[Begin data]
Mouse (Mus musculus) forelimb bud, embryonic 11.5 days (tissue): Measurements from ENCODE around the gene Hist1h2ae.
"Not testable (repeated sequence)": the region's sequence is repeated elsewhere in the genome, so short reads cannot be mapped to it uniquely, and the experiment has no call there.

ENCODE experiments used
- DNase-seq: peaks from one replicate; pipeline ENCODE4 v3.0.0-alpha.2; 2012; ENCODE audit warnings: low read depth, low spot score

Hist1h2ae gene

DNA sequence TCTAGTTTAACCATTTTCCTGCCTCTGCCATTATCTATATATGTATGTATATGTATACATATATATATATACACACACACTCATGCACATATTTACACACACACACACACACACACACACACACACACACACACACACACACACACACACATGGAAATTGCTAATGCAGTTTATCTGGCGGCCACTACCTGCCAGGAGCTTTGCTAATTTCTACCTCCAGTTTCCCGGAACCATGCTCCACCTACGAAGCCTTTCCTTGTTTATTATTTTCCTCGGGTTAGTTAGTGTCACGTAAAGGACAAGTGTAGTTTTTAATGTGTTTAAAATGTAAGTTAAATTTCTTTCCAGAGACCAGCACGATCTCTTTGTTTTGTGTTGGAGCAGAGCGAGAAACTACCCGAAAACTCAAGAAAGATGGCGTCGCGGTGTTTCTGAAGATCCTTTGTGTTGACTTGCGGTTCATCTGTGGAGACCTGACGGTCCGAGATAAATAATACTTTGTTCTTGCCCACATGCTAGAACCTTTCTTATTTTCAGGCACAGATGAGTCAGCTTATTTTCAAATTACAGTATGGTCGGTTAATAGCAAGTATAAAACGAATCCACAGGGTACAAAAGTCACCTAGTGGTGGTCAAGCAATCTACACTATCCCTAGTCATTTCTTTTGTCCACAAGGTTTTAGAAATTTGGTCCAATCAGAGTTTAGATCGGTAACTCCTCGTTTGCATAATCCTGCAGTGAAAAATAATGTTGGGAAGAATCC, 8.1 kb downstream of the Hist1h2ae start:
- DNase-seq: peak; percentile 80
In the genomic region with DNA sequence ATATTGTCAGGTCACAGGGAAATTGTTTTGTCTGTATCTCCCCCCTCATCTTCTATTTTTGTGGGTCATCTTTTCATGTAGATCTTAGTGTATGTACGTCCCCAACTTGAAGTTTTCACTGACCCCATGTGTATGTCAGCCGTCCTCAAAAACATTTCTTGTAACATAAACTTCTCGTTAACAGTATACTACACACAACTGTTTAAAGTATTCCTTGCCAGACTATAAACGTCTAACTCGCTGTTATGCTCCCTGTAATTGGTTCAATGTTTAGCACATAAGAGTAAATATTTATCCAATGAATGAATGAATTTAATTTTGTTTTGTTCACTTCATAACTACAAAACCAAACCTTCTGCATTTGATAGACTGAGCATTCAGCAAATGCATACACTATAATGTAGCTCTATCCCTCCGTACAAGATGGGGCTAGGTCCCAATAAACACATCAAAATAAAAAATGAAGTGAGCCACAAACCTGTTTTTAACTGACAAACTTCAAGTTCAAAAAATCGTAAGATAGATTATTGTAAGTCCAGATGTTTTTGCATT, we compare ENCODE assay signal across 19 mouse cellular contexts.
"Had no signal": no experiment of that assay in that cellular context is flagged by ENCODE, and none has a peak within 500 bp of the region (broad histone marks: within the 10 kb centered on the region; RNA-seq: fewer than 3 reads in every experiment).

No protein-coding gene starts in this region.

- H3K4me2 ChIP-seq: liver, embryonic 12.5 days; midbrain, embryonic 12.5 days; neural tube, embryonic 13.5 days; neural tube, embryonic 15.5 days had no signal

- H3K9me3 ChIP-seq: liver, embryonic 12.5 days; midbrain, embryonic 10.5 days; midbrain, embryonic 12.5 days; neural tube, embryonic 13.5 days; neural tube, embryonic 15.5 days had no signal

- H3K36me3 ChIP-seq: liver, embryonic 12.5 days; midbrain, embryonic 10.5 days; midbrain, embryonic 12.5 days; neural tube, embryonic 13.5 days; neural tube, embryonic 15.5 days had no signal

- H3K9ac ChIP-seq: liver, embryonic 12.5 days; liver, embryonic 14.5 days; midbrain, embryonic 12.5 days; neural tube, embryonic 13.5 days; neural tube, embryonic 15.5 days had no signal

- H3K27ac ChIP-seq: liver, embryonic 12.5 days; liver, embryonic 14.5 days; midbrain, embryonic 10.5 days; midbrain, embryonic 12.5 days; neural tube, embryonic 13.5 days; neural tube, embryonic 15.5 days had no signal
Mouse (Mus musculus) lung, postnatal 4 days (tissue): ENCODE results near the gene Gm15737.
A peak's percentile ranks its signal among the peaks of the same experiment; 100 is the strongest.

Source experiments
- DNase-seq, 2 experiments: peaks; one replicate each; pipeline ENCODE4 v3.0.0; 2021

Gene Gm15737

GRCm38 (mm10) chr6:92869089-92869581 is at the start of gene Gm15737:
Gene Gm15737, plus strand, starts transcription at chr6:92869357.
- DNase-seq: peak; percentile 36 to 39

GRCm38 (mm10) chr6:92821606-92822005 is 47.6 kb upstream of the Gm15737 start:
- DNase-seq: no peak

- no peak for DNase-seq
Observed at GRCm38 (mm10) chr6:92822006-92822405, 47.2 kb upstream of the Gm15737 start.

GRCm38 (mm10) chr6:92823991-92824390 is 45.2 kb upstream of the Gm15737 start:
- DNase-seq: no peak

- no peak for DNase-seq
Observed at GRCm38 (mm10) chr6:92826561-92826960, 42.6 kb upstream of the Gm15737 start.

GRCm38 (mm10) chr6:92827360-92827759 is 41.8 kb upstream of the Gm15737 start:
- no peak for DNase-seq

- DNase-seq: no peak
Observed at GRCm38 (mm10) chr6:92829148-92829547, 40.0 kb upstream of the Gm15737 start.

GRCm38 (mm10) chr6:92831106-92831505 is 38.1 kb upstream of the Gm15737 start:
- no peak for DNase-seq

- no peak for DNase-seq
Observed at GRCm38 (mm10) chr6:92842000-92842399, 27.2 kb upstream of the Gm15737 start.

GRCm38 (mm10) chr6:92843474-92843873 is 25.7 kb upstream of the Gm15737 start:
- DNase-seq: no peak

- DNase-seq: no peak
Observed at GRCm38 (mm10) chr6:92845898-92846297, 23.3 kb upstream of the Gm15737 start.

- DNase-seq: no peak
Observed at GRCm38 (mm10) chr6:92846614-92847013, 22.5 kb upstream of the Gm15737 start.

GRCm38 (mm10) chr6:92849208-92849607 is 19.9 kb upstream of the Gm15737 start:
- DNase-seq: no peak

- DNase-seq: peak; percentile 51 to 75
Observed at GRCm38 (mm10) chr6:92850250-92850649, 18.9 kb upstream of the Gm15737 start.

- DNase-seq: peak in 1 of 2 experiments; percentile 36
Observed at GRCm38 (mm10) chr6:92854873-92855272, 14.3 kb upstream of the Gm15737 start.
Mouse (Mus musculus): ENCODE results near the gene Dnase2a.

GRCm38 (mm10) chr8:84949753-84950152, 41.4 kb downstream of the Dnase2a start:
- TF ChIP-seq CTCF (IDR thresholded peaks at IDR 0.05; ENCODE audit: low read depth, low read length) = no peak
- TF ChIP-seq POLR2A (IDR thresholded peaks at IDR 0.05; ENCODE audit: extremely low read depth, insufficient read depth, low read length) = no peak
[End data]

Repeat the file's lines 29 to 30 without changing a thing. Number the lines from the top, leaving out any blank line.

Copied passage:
- DNase-seq: no peak

- no peak for DNase-seq